John Major's ill advised gift to Scottish nationalists

Here's what John Major got so disastrously wrong: Instead of concentrating on the dangers of a Left-leaning alliance, he came off as sounding as though the SNP had no legitimate right to get elected to Westminster and then behave like every other party. He effectively made a case for Scotland leaving the union

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If only nobody had been listening today
The_commentator_logo_updated9
the commentator
On 21 April 2015 12:17

Within the unionist camp, if you're an optimist, you'll be hoping that John Major's dreadfully ill-advised speech on Tuesday about the dangers of some form of governing alliance between Labour and the SNP after the general election will be quickly forgotten.

Realists and pessimists will understandably worry that if this sort of thing is not quickly nipped in the bud, there's a real risk of gifting the SNP what they failed to achieve at last year's referendum.

Here's what John Major got so disastrously wrong: Instead of concentrating on the dangers of a Left-leaning alliance of ideologies, he came off as sounding as though the SNP had no legitimate right to get elected to the Westminster parliament and then behave like every other party.

When push comes to shove, that's the case for Scotland leaving the union made by Right-leaning English nationalists who hope that such a move would permanently damage Labour's electoral prospects. It's also perfectly in line with the equal and opposite case made by Scottish nationalists.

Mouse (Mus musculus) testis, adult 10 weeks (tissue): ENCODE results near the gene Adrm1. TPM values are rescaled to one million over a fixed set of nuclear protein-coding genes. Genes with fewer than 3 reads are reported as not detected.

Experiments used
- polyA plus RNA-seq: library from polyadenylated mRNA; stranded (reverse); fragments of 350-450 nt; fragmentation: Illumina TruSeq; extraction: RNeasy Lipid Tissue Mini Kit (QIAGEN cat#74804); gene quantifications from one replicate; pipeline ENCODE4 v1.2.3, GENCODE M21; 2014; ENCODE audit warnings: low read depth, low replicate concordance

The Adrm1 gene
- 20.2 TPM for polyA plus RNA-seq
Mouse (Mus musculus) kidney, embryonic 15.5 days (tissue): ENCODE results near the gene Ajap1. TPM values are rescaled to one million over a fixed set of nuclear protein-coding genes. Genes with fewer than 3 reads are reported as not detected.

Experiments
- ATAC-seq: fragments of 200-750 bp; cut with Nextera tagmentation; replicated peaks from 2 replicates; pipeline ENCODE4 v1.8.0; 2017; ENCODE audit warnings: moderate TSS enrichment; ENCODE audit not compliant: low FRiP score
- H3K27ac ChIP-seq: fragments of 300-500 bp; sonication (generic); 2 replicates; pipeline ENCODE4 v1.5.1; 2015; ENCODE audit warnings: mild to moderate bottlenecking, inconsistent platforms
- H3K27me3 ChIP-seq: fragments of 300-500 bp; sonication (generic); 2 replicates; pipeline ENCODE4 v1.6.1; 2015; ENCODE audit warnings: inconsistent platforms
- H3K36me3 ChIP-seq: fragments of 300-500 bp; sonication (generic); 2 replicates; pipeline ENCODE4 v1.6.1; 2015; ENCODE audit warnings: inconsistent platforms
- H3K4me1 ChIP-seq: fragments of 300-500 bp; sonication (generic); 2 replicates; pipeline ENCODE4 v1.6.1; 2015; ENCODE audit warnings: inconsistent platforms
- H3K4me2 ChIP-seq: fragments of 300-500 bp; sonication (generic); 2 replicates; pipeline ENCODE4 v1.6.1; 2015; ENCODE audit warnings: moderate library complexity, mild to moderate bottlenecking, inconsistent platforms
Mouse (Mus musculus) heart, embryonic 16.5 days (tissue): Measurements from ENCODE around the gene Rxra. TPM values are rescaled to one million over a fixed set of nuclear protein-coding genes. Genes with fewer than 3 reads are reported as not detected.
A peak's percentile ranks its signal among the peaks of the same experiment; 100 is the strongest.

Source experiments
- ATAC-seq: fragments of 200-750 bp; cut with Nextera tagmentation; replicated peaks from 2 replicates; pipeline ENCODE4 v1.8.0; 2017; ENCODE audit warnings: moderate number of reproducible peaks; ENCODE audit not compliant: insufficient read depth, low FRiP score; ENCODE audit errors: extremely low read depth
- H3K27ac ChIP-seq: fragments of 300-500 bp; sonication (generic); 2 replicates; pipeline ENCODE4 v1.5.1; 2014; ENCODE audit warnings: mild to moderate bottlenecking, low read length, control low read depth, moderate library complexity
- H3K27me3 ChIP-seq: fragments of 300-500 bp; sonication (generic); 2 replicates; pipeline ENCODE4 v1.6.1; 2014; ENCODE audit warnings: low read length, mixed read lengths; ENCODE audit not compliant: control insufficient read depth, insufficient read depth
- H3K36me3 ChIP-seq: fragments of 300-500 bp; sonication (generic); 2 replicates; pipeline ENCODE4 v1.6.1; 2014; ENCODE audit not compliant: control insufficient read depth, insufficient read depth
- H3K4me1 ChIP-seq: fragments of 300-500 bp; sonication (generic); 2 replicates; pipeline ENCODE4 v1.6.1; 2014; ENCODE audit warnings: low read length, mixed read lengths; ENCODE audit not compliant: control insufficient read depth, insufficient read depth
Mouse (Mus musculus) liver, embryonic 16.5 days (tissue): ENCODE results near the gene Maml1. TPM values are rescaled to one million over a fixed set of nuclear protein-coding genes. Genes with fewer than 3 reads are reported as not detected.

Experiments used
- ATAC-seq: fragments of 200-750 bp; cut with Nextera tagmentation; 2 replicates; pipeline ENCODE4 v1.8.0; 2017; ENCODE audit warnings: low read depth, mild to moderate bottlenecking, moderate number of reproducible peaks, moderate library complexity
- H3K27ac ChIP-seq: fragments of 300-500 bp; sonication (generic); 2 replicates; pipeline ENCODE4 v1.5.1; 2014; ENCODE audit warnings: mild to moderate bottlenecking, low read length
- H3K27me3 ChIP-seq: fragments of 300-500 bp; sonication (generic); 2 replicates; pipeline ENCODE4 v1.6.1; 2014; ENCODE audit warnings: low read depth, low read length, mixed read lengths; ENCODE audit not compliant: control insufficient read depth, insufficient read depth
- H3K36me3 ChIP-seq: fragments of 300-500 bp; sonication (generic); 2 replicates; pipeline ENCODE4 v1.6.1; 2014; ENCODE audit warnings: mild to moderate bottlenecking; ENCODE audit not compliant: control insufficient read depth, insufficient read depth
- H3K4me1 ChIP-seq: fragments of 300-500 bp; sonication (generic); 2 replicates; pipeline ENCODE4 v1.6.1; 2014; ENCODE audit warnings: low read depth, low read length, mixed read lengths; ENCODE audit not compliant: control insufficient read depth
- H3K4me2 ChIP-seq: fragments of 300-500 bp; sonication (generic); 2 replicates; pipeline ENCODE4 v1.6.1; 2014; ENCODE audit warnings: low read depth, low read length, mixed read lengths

You can't have it both ways. If Scotland is a vital component of the union, its elected representatives are free to pursue what they perceive to be in their interests.

Conservatives have every right to flag up the prospect of some form of Labour-SNP pact on political grounds -- because it would ruin the economy, harm our national defences, prevent a referendum on the EU, for example.

But the moment you cross the line into questioning a Westminster party's legitimacy you risk blowing the lid off Pandora's box.

This is really easy to understand. Which then raises the question of which clowns advised him to make the speech?

True to form when he runs into problems, perhaps he'll blame those famous "bastards".

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